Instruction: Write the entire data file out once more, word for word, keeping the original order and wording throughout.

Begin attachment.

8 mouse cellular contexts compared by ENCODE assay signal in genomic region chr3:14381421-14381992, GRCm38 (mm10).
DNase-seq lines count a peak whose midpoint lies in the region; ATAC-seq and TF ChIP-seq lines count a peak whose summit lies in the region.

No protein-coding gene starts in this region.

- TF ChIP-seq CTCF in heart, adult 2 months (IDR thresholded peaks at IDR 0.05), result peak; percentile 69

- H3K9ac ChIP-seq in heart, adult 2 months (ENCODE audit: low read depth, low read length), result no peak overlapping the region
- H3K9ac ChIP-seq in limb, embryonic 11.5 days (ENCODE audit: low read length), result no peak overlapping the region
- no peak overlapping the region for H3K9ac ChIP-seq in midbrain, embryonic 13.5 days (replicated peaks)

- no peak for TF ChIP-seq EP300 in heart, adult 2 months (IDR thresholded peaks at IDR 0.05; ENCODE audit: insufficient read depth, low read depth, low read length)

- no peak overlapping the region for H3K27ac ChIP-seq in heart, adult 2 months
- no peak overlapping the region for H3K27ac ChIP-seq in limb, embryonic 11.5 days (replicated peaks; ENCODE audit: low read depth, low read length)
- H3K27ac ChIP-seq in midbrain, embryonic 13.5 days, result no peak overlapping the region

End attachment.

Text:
8 mouse cellular contexts compared by ENCODE assay signal in genomic region chr3:14381421-14381992, GRCm38 (mm10).
DNase-seq lines count a peak whose midpoint lies in the region; ATAC-seq and TF ChIP-seq lines count a peak whose summit lies in the region.

No protein-coding gene starts in this region.

- TF ChIP-seq CTCF in heart, adult 2 months (IDR thresholded peaks at IDR 0.05), result peak; percentile 69

- H3K9ac ChIP-seq in heart, adult 2 months (ENCODE audit: low read depth, low read length), result no peak overlapping the region
- H3K9ac ChIP-seq in limb, embryonic 11.5 days (ENCODE audit: low read length), result no peak overlapping the region
- no peak overlapping the region for H3K9ac ChIP-seq in midbrain, embryonic 13.5 days (replicated peaks)

- no peak for TF ChIP-seq EP300 in heart, adult 2 months (IDR thresholded peaks at IDR 0.05; ENCODE audit: insufficient read depth, low read depth, low read length)

- no peak overlapping the region for H3K27ac ChIP-seq in heart, adult 2 months
- no peak overlapping the region for H3K27ac ChIP-seq in limb, embryonic 11.5 days (replicated peaks; ENCODE audit: low read depth, low read length)
- H3K27ac ChIP-seq in midbrain, embryonic 13.5 days, result no peak overlapping the region